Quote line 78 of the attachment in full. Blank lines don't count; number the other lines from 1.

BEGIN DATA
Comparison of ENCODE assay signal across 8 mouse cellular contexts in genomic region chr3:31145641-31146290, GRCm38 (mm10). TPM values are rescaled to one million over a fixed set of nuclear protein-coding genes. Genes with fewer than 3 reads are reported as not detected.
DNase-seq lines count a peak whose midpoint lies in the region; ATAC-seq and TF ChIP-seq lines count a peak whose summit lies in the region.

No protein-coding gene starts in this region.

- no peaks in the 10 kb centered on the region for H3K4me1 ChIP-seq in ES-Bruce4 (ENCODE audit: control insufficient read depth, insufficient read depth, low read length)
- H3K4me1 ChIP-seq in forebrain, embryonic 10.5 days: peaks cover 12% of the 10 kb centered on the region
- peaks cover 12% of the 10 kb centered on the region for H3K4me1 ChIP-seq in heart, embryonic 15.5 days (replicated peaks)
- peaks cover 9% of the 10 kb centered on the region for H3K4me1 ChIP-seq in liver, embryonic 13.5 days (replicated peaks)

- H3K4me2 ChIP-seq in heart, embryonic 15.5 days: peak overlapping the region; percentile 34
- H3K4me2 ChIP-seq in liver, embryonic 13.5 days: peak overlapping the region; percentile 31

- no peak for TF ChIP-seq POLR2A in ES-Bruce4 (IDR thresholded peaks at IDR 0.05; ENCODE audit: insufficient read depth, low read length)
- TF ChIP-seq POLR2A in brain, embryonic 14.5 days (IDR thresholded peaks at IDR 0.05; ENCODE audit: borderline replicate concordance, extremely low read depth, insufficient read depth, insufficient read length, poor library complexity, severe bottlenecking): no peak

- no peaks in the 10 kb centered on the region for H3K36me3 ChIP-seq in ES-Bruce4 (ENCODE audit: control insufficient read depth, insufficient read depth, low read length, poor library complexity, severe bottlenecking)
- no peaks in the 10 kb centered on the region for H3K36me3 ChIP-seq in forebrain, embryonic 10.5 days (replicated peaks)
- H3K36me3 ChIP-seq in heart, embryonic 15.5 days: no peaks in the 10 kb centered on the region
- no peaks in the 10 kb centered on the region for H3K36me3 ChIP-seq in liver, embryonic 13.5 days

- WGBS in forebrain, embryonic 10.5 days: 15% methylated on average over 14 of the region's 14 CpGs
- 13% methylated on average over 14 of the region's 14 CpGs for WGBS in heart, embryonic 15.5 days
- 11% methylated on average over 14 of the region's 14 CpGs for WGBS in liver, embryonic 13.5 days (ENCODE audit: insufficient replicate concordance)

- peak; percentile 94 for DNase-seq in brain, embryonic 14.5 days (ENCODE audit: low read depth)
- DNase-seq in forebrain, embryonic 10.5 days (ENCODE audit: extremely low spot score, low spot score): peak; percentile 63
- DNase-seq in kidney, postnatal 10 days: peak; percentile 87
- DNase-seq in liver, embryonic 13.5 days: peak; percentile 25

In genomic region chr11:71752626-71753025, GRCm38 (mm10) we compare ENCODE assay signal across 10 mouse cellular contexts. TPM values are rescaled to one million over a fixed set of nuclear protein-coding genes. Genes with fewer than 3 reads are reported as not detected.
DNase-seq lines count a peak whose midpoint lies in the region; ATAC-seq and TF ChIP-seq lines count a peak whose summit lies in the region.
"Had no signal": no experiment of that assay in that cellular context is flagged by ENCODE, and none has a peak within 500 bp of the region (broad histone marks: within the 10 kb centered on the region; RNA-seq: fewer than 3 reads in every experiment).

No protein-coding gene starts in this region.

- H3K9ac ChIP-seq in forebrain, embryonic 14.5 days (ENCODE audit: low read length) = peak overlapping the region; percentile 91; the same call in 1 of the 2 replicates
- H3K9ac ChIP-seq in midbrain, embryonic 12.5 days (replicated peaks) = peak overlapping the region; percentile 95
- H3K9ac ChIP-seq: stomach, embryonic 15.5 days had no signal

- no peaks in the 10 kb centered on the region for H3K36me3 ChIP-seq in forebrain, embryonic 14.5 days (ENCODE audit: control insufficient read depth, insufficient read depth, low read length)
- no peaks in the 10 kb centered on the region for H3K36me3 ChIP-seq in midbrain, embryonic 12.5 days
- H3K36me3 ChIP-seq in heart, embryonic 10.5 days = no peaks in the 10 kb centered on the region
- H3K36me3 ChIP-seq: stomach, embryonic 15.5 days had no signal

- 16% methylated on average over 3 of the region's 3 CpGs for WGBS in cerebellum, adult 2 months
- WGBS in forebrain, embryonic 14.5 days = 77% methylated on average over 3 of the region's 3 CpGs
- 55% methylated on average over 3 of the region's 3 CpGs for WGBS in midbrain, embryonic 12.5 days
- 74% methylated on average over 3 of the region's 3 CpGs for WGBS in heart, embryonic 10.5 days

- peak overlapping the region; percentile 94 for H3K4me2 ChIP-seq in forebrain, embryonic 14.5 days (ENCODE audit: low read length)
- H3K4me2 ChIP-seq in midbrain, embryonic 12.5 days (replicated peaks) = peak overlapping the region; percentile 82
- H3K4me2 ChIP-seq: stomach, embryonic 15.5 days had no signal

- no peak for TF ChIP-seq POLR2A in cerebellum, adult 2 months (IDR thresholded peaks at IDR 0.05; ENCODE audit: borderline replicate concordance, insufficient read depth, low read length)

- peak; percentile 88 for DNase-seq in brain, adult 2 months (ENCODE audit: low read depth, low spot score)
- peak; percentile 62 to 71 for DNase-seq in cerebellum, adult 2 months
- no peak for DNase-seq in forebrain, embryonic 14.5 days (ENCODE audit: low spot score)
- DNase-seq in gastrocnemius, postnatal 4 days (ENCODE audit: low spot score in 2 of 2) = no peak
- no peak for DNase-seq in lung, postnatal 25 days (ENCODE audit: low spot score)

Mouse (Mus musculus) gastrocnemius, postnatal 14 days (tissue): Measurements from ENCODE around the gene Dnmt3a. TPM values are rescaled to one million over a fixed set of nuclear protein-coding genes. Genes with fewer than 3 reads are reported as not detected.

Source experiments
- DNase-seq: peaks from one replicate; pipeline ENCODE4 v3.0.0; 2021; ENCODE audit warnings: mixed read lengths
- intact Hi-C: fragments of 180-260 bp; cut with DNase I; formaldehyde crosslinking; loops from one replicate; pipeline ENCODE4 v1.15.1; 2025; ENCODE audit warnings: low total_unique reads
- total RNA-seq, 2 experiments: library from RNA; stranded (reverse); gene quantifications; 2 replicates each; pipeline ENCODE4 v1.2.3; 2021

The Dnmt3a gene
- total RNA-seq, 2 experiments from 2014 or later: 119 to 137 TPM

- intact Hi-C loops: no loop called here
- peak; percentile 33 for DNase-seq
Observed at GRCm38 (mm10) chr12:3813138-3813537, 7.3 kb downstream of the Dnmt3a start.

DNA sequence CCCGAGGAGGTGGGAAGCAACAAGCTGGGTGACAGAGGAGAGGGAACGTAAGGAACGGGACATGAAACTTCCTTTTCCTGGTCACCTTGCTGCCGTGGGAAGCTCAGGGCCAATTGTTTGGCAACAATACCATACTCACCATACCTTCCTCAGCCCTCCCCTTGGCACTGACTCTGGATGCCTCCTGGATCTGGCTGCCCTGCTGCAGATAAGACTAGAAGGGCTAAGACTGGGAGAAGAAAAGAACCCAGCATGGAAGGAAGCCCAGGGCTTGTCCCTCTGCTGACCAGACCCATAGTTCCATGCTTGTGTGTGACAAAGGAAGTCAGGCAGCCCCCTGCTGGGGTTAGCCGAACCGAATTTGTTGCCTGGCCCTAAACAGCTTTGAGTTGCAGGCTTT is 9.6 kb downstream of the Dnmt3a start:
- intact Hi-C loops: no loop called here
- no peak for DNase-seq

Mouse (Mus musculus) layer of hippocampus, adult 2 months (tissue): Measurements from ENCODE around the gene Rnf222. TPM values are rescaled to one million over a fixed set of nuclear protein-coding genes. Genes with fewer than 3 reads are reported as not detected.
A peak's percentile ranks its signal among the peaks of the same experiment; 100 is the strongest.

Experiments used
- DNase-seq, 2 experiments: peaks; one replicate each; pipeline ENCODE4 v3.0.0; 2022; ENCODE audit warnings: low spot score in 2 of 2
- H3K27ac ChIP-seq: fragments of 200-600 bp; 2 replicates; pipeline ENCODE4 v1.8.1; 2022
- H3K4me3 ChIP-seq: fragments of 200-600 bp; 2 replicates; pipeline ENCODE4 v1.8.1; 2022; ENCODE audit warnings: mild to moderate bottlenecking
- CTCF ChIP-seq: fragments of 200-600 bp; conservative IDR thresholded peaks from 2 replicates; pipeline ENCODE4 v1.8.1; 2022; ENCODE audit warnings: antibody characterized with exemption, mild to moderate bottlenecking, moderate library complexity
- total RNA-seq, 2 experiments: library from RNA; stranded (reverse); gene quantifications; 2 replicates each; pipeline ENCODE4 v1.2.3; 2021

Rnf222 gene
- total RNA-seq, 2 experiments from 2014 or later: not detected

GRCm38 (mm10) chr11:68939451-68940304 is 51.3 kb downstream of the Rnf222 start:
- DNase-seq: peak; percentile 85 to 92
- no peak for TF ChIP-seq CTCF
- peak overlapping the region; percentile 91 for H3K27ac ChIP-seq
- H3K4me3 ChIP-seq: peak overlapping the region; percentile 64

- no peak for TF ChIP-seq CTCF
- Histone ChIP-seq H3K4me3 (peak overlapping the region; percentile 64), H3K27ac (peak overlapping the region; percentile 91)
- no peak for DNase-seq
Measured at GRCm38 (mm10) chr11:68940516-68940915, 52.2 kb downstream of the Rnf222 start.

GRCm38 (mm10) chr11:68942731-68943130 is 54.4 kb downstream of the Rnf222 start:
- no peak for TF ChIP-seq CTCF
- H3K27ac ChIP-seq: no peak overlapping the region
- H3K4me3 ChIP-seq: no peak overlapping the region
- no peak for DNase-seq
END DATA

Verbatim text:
Measured at GRCm38 (mm10) chr11:68940516-68940915, 52.2 kb downstream of the Rnf222 start.